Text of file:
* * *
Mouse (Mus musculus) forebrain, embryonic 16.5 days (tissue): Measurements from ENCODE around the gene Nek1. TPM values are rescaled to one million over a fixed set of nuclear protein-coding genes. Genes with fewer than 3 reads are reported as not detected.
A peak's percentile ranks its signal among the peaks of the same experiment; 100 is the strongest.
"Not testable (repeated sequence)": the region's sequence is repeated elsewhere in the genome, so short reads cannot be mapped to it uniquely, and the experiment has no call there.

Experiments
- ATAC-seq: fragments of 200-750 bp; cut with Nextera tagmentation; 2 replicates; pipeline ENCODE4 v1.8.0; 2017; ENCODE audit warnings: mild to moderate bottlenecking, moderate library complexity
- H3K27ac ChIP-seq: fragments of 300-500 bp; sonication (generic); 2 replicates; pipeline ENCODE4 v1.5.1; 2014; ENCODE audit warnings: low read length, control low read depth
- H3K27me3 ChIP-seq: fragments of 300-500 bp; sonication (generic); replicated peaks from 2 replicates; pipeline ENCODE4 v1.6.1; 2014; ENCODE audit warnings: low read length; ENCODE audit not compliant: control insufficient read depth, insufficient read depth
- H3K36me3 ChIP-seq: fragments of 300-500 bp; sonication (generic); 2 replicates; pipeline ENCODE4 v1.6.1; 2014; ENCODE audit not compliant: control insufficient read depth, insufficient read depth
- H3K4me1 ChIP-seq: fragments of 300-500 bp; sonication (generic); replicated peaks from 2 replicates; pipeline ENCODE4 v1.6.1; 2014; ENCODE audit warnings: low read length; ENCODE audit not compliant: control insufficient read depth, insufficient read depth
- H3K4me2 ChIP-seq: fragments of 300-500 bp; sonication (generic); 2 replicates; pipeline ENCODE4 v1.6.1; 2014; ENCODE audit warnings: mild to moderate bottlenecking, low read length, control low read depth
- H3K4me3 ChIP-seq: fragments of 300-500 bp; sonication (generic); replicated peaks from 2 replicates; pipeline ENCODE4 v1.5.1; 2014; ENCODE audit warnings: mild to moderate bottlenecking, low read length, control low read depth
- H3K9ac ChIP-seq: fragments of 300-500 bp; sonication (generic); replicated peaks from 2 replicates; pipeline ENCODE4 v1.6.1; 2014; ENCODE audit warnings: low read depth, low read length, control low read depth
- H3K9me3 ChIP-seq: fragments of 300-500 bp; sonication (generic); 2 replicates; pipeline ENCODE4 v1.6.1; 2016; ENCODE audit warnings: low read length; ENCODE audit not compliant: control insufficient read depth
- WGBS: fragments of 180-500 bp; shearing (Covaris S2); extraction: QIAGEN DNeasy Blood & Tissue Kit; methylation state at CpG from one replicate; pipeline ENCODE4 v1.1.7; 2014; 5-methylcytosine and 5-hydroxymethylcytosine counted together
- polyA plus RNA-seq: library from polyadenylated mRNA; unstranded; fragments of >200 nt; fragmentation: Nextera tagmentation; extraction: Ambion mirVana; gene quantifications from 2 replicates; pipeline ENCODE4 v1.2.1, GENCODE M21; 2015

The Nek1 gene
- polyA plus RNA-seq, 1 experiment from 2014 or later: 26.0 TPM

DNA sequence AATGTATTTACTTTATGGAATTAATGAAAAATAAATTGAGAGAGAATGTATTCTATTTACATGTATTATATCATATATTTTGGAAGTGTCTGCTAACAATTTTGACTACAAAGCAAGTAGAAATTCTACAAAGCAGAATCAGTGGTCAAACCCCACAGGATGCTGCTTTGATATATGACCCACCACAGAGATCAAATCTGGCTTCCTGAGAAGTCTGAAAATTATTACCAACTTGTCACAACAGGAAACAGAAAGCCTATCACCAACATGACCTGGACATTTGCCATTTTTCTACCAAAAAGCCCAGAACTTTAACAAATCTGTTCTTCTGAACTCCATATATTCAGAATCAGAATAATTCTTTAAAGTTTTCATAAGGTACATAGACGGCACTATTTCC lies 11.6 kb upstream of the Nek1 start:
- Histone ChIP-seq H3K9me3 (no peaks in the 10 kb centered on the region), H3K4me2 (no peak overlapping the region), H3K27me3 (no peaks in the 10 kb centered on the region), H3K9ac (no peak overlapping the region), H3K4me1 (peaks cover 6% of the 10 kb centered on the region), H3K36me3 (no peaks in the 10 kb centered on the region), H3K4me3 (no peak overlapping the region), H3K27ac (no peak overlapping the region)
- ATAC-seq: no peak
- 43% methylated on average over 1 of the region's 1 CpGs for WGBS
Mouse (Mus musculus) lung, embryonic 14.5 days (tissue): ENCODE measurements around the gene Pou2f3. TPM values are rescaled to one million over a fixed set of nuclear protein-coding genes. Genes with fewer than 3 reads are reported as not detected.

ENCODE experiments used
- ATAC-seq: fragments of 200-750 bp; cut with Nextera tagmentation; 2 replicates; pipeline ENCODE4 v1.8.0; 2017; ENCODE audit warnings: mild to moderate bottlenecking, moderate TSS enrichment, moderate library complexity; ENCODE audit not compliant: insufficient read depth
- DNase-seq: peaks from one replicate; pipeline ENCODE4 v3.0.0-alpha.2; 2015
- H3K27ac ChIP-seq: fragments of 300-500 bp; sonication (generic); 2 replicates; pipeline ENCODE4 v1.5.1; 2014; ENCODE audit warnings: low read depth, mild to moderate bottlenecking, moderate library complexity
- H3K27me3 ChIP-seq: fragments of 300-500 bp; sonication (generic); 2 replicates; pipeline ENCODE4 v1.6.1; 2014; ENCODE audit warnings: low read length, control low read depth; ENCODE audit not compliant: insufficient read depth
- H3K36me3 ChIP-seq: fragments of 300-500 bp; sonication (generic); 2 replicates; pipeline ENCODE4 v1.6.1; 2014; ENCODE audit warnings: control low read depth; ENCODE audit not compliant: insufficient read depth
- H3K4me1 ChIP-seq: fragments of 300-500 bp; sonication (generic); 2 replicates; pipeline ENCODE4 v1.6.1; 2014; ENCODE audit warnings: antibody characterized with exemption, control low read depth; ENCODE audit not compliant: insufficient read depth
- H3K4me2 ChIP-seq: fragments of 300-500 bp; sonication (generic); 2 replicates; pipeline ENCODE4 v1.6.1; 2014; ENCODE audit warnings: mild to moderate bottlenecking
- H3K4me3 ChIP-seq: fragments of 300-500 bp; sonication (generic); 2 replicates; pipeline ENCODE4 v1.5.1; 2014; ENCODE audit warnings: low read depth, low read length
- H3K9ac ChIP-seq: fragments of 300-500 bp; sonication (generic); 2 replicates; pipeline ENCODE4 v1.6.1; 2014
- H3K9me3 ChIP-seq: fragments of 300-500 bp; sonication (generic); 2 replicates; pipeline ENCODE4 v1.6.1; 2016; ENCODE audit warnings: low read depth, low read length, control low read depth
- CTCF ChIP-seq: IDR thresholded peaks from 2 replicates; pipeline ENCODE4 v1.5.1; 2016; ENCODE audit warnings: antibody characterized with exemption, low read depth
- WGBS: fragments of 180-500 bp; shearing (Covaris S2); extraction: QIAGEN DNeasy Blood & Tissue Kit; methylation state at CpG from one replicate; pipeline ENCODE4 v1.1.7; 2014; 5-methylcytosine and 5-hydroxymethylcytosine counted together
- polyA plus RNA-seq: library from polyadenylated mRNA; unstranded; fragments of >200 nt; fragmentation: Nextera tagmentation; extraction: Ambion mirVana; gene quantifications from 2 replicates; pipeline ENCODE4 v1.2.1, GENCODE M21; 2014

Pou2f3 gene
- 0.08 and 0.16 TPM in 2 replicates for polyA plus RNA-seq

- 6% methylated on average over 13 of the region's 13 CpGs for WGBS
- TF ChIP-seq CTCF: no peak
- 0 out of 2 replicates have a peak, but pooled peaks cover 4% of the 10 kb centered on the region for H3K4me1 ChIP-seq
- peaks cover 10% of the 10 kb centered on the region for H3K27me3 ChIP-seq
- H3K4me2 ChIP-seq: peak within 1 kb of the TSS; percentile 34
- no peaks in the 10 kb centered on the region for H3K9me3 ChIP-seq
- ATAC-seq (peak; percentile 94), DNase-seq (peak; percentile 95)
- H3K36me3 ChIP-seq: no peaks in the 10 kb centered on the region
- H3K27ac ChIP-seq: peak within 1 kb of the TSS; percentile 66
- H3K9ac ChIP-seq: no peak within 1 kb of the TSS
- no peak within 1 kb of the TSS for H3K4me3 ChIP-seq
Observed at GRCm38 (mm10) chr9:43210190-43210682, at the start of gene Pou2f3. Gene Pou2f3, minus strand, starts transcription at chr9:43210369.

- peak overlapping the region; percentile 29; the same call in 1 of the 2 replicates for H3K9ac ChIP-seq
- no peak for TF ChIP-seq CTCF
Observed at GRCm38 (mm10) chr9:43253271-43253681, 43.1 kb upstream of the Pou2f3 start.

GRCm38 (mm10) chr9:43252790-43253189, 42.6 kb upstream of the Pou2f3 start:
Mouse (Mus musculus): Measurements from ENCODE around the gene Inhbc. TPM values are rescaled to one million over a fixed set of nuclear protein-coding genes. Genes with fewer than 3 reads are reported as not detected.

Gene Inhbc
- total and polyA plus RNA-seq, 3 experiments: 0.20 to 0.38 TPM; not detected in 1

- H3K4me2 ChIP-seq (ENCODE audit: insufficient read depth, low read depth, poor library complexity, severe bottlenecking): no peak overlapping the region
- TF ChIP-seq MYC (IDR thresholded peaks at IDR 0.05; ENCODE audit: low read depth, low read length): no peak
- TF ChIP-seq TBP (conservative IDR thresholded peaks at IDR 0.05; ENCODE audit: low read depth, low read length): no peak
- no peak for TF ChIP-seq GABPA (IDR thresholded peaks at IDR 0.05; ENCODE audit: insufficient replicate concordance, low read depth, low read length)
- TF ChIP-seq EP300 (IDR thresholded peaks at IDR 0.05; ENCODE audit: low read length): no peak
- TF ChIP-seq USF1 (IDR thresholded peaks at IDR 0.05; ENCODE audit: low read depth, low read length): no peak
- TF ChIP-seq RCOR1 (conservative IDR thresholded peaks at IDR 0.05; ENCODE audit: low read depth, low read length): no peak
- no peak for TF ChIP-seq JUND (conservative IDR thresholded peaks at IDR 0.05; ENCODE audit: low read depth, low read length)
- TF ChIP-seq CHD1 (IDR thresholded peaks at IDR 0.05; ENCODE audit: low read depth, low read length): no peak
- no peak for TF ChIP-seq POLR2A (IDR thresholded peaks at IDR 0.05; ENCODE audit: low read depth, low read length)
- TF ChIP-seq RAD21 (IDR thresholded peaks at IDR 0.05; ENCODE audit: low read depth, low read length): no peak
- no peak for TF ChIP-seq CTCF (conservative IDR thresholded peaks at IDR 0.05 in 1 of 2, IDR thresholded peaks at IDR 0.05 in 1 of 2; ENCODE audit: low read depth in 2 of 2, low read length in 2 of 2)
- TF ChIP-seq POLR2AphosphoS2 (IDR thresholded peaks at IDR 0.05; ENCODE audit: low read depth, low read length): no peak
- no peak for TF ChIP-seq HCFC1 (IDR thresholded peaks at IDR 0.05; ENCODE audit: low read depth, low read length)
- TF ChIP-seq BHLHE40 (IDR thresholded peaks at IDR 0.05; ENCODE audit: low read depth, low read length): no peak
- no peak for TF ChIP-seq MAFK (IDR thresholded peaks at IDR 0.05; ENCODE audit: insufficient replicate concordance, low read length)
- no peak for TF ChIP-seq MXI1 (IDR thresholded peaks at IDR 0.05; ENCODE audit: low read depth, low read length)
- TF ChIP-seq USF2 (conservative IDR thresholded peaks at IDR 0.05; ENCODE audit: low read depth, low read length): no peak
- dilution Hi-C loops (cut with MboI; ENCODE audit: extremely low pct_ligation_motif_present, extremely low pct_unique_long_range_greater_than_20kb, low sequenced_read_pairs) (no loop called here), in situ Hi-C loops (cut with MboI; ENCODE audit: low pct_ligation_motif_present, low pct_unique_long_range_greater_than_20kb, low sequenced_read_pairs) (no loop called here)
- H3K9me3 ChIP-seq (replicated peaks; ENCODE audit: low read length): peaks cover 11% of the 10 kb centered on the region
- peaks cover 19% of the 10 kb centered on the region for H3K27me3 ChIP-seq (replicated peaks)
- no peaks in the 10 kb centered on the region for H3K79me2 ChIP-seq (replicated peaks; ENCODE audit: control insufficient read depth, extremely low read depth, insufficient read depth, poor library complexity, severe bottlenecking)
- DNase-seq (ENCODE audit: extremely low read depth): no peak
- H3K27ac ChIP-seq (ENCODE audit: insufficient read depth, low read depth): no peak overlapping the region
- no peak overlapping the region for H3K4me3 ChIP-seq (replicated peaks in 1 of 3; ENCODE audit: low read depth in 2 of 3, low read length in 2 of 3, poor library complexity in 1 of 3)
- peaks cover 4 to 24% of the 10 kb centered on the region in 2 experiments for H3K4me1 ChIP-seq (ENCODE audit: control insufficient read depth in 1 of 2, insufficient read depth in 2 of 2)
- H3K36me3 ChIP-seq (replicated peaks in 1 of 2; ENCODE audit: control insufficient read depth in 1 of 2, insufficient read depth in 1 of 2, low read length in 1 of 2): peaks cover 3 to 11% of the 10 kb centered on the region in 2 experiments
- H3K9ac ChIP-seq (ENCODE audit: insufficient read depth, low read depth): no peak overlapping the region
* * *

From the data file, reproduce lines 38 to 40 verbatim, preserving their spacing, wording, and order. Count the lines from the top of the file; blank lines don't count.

- 0.08 and 0.16 TPM in 2 replicates for polyA plus RNA-seq

- 6% methylated on average over 13 of the region's 13 CpGs for WGBS
- TF ChIP-seq CTCF: no peak